April 10, 2017 / 10:24 AM / 9 months ago

Japan tries to take heart from slightly slower population fall

TOKYO (Reuters) - Japan’s population will fall nearly a third by 2065, with almost 40 percent aged 65 or older and the working population labouring under a tougher pension burden, although the pace of population decline has slowed slightly, a government agency said on Monday.

Solutions to Japan’s population slide have eluded policy makers for decades, putting finances under growing pressure as demand for pensions surges.

In 2015, the government established a new cabinet minister with the task of keeping the population from slipping below the demographic red line of 100 million by 2060.

A projection for 50 years, conducted once every five years by a branch of the Health Ministry, showed that the pace of population decline has slowed slightly from the last estimate in 2012, with the total set to fall below 100 million in 2053.

Earlier, the population was expected to fall to less than 100 million by 2048.

Chief Cabinet Secretary Yoshihide Suga said the slower pace of population decline showed government policies were working.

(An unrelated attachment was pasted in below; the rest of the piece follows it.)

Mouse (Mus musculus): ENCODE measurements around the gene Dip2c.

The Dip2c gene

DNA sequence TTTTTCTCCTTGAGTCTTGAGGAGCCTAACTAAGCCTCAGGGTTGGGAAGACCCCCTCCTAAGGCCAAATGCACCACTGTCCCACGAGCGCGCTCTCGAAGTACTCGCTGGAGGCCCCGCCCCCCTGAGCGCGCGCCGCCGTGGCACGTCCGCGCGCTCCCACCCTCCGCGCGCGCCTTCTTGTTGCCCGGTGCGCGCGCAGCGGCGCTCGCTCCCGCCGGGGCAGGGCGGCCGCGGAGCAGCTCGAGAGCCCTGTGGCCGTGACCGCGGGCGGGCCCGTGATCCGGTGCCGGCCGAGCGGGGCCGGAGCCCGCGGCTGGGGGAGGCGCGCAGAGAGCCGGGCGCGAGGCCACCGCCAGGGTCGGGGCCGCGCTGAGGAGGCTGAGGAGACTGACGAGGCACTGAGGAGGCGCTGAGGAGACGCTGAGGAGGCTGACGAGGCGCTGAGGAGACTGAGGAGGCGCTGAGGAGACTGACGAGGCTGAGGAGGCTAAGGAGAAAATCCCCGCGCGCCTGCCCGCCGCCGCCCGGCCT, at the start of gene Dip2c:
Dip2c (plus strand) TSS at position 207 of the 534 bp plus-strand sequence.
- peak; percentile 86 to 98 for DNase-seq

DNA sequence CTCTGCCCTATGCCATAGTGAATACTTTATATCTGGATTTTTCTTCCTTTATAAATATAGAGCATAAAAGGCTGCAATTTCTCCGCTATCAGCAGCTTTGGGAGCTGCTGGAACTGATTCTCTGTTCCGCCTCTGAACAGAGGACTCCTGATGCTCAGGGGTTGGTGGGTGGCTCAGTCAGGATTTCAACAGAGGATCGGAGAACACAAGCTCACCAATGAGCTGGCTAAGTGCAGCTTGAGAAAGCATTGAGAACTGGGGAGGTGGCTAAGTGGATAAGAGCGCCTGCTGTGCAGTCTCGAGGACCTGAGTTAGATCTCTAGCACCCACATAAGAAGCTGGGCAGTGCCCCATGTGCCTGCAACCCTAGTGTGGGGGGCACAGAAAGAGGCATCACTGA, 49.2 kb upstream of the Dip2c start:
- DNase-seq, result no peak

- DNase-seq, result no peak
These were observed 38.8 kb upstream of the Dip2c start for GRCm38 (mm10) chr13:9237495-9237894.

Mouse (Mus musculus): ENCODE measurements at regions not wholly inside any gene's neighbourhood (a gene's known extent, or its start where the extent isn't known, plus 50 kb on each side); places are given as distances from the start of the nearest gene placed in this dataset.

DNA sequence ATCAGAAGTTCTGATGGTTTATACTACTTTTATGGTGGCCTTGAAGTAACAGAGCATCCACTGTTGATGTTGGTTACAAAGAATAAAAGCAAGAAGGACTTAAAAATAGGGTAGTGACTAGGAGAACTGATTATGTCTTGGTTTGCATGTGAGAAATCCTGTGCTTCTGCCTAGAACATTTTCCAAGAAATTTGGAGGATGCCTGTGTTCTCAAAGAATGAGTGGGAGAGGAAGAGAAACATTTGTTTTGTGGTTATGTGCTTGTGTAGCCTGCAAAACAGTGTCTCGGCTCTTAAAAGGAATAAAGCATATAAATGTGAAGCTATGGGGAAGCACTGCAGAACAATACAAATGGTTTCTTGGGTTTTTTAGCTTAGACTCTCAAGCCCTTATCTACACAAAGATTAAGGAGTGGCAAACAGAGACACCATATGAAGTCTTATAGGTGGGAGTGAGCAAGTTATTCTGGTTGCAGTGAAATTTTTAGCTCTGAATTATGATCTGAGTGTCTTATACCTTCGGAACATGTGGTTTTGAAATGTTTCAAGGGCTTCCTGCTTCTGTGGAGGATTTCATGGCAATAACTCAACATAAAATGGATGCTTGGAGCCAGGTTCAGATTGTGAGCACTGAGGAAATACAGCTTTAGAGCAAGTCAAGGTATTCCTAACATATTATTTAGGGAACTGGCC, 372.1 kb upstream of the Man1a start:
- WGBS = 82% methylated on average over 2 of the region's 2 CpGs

“I am sure that the next five years will show even more of an impact,” Suga told a news conference.

Prime Minister Shinzo Abe has said the ageing, shrinking population is not a burden but an incentive to boost productivity through innovations like robots, wireless sensors and Artificial Intelligence.

People aged 65 or older are expected to make up 38.4 percent of the population in 2065, with those 14 and under at 10.2 percent.

In 2015, the base year for the survey, people aged 65 or older made up 26.6 percent of the population, while those 14 or younger were at 12.5 percent.

The total population in 2065 will be 88.1 million, down from 127.1 million in 2015, a decline of 31 percent.

In a particularly grim prediction, there will be only 1.2 working people to support every person over 65 by 2065 compared with 2.1 in 2015. This is down from 1.3 people in the previous projection.

Reporting by Elaine Lies; Editing by Robert Birsel

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